I started cooking the pasta and my son proceeded to have an absolute hysterical meltdown. Mommy's not perfect, Mommy forgot to buy more milk. So my son irrationally accused my husband of "stealing his milk" for about an hour and there was screaming, time-outs, door-banging, hitting Mommy, hitting Daddy, and lots of compassionate explanations about the lack of milk on our part which my son refused to hear. Finally my husband had the genius innovation to console my son with the offer of purchasing three kinds of milk at Trader Joe's. And when I asked him if he was upset that my glamorous hairdresser friend had not paid more attention to him, that's when the tears really started to pour and the secret of the milk crisis was revealed! So we spent some time praising his drawings and hanging them up and my child's sunny disposition returned.
I ate my pasta in a haze while my husband and son were at the market. And when they came back from the market - with three kinds of milk - I poured myself a glass of almond milk. And then added brandy. And a plate of cookies. And then more cookies. And had a hearty laugh to myself about getting my shit together, because some times self-care looks like milk, brandy, and cookies. And telling your husband who is looking to connect that you would really like to not say another word all night and could we watch Full Metal Jacket instead because Lee Ermey just died and it's streaming on Netflix.
All in all: a pretty average day. It's hard to know what to say to my childless friend who is currently upset with me for not responding to non-emergency texts in one day's time or ever. My life is so completely consumed with the care of my child that there's very little energy left over for me, and even less for those who love me.
Last week I had a talk with an old friend, an old friend who manages more commitments than I could ever dream of, and she counselled me in the fine art of "just doing shit" even if there's no possibility of having time to do it well or consistently. Plan to exercise four times a week even if you only manage to do it once, AND CELEBRATE THAT ONE TIME. There's nobility in the struggle even when you fall short of your own expectations. Just work on the book even if you only manage twenty minutes a week at first, and congratulate yourself on creating forward momentum.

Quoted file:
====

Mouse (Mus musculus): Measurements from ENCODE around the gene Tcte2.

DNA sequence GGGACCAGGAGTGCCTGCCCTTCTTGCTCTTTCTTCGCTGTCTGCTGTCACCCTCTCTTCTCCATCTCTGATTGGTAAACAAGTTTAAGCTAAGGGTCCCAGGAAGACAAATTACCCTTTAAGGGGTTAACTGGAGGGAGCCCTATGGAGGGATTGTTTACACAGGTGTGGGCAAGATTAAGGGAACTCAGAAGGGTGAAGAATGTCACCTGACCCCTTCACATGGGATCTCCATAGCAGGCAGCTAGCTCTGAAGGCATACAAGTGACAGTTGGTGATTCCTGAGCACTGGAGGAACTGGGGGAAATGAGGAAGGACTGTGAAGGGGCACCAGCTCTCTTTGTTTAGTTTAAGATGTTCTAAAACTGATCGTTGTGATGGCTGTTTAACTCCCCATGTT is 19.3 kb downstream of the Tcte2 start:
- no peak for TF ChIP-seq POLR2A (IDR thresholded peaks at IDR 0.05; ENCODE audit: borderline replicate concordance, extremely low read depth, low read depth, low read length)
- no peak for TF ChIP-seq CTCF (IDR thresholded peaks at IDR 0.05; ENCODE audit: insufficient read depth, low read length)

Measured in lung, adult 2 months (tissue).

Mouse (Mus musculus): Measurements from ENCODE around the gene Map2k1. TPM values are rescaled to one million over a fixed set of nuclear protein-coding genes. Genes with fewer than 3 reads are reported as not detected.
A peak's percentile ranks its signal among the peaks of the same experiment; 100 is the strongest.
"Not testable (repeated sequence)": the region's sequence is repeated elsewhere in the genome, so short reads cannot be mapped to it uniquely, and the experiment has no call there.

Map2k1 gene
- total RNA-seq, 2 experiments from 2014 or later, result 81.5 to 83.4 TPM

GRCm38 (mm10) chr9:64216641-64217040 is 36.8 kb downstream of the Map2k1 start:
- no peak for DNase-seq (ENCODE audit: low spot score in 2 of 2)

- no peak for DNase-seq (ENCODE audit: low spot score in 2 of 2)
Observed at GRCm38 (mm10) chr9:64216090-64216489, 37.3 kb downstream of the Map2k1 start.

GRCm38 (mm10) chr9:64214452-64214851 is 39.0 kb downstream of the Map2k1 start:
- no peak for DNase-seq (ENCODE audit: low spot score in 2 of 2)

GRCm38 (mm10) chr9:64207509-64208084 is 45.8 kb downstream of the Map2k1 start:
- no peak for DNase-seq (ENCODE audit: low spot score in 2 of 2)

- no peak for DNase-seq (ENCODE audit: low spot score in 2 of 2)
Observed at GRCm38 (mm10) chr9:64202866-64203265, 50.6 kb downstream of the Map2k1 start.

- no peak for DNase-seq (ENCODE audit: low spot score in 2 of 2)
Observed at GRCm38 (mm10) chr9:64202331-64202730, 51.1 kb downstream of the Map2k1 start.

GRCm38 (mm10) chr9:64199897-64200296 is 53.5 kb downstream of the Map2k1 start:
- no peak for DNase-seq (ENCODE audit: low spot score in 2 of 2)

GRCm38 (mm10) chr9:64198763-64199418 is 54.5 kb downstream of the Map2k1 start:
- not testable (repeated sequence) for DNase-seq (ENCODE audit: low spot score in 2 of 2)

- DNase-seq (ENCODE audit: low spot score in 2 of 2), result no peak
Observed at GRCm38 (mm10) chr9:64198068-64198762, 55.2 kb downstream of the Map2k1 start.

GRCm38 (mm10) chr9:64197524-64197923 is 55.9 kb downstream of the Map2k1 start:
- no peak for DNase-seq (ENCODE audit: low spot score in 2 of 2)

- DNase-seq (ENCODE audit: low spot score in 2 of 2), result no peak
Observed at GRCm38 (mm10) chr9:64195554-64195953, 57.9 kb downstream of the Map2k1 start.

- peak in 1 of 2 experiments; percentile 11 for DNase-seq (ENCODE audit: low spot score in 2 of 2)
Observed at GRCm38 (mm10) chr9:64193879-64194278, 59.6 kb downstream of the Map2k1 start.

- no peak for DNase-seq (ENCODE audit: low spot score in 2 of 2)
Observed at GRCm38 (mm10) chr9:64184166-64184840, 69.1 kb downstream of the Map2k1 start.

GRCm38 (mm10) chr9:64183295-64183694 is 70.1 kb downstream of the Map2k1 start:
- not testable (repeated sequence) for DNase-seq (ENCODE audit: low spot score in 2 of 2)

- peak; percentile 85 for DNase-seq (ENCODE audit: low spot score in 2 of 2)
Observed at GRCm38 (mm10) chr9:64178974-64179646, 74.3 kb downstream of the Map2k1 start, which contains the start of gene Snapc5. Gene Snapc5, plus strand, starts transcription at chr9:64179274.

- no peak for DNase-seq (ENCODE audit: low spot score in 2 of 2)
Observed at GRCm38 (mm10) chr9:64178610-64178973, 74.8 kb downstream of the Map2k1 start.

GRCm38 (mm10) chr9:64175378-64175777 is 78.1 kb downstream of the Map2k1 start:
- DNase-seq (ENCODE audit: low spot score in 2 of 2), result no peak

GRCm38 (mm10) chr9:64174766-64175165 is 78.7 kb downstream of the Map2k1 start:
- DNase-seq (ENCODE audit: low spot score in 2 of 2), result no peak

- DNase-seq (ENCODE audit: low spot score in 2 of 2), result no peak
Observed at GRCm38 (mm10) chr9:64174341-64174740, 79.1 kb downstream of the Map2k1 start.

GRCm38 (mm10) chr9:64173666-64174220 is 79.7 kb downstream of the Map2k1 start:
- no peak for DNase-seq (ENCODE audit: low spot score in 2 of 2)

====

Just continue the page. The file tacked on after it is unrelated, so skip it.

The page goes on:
For me, the biggest change that motherhood has wrought is an awareness of how to be grateful for every moment of joy and connection, instead of pining away for more and better connection. I sent a string of texts to my old friend who manages all the heavy commitments. It's been over a week and she hasn't returned them. I would like her to respond but she may not ever get around to it, because she's busy kicking ass and being a Mom and a professor and a wife and writing books and hosting conferences. I'm proud of her and I wish her the best. I'm grateful for the conversation we had that turned my perspective around, and I'm looking forward to the next time we get to connect. I'm also grateful that she's never been offended by how long it takes me to return phone calls (sometimes it's months).
After my son was born, my sex life improved dramatically because my husband and I realized that we literally DID NOT HAVE TIME to entertain all our neurotic complexes that were standing in the way of us enjoying each other. Our gratitude in finding that we have an hour of time to spend together easily overwhelms the psychological "issues" we used to find so pressing.
Anyway ... here's to everyone else whose self-care looked like milk, brandy, and cookies this week. You're not alone.